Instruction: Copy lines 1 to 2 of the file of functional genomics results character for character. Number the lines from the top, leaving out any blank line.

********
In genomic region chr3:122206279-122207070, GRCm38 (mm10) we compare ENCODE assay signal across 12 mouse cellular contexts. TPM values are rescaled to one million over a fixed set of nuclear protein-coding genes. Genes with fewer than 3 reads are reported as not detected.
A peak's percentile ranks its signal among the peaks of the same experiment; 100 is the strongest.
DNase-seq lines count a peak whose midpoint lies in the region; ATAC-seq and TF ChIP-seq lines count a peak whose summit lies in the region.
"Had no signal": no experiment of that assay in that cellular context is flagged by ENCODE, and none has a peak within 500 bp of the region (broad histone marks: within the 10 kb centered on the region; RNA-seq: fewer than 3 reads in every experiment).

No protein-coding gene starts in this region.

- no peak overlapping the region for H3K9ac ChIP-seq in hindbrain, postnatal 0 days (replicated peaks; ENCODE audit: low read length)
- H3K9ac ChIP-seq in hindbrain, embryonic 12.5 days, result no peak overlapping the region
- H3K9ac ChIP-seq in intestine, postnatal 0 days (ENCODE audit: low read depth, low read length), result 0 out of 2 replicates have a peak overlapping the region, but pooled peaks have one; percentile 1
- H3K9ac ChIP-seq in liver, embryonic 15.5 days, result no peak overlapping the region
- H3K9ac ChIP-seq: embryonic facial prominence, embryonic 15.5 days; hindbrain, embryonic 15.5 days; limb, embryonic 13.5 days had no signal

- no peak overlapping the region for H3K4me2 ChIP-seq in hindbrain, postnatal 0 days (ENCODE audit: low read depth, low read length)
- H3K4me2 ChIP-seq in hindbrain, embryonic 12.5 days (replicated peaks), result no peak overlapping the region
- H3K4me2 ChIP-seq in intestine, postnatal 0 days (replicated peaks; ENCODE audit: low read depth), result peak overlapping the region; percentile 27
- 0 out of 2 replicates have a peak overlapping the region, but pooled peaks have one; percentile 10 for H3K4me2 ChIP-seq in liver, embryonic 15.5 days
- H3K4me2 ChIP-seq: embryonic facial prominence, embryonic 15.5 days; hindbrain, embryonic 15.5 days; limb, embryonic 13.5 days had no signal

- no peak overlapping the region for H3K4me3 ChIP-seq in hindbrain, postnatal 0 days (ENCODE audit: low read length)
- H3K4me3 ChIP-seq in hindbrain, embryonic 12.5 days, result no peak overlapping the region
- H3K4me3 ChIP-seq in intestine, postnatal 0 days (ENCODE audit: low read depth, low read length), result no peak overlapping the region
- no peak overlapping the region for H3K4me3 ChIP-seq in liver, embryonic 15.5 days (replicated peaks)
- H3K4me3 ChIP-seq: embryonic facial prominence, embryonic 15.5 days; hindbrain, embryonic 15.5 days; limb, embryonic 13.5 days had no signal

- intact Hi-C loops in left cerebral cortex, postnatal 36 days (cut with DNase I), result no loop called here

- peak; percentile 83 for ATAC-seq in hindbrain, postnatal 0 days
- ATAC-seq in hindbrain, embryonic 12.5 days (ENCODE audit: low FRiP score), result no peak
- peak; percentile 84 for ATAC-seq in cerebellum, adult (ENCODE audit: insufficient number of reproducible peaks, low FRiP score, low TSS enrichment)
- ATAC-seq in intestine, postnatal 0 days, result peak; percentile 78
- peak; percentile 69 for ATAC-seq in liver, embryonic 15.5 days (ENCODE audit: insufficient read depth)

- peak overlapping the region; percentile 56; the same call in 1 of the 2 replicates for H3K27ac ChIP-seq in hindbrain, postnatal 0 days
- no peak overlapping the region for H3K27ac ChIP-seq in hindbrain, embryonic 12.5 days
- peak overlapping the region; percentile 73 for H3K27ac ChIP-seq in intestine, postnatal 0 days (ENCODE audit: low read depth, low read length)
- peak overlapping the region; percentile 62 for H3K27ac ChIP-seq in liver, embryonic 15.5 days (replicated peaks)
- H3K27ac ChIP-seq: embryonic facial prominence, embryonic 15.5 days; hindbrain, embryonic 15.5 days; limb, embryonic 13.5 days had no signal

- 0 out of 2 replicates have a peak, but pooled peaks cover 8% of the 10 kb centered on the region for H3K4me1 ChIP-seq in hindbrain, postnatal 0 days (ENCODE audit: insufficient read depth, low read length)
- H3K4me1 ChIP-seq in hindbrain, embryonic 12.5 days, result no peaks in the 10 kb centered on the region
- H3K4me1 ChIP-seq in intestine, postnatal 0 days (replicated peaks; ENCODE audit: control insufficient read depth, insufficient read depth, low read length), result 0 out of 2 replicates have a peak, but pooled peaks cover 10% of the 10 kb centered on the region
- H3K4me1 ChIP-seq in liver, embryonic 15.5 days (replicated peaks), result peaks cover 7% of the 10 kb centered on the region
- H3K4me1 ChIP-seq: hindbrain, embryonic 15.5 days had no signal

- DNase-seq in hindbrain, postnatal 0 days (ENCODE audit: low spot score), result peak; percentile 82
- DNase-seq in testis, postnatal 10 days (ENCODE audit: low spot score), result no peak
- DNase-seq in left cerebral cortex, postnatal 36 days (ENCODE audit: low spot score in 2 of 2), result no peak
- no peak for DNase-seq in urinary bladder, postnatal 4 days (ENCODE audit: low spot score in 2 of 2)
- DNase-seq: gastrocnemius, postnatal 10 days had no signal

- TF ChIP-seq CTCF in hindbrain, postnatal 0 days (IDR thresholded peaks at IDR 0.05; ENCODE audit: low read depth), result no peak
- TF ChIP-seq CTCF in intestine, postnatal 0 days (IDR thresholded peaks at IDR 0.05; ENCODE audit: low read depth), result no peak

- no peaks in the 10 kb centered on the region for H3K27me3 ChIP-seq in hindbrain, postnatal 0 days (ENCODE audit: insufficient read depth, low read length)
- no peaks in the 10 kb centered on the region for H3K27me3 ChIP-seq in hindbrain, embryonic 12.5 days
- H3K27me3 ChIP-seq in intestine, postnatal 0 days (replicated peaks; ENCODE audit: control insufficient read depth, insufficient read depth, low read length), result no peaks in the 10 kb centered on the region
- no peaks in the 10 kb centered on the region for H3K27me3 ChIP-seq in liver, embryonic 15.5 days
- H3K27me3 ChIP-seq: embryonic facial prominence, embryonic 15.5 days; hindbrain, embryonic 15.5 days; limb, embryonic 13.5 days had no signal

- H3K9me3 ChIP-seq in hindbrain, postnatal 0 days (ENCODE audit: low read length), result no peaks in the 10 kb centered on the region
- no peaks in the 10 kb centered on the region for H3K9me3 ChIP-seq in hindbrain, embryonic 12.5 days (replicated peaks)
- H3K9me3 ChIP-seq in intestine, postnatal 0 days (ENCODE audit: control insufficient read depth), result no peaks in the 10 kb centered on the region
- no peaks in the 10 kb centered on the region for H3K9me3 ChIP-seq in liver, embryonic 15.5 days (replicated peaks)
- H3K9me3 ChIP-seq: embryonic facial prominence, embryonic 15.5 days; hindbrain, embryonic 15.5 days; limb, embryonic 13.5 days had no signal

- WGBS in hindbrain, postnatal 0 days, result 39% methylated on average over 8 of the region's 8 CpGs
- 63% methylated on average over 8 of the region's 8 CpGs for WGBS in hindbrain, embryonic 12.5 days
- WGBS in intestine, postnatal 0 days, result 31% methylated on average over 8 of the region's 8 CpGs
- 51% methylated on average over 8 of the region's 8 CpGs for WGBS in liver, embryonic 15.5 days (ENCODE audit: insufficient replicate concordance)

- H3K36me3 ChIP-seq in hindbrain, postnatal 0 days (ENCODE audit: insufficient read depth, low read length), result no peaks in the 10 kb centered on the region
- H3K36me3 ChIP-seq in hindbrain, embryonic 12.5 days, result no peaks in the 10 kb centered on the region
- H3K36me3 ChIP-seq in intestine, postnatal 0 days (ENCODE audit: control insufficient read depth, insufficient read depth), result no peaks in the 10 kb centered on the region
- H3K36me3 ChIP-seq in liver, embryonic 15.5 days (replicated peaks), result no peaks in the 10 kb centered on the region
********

In genomic region chr3:122206279-122207070, GRCm38 (mm10) we compare ENCODE assay signal across 12 mouse cellular contexts. TPM values are rescaled to one million over a fixed set of nuclear protein-coding genes. Genes with fewer than 3 reads are reported as not detected.
A peak's percentile ranks its signal among the peaks of the same experiment; 100 is the strongest.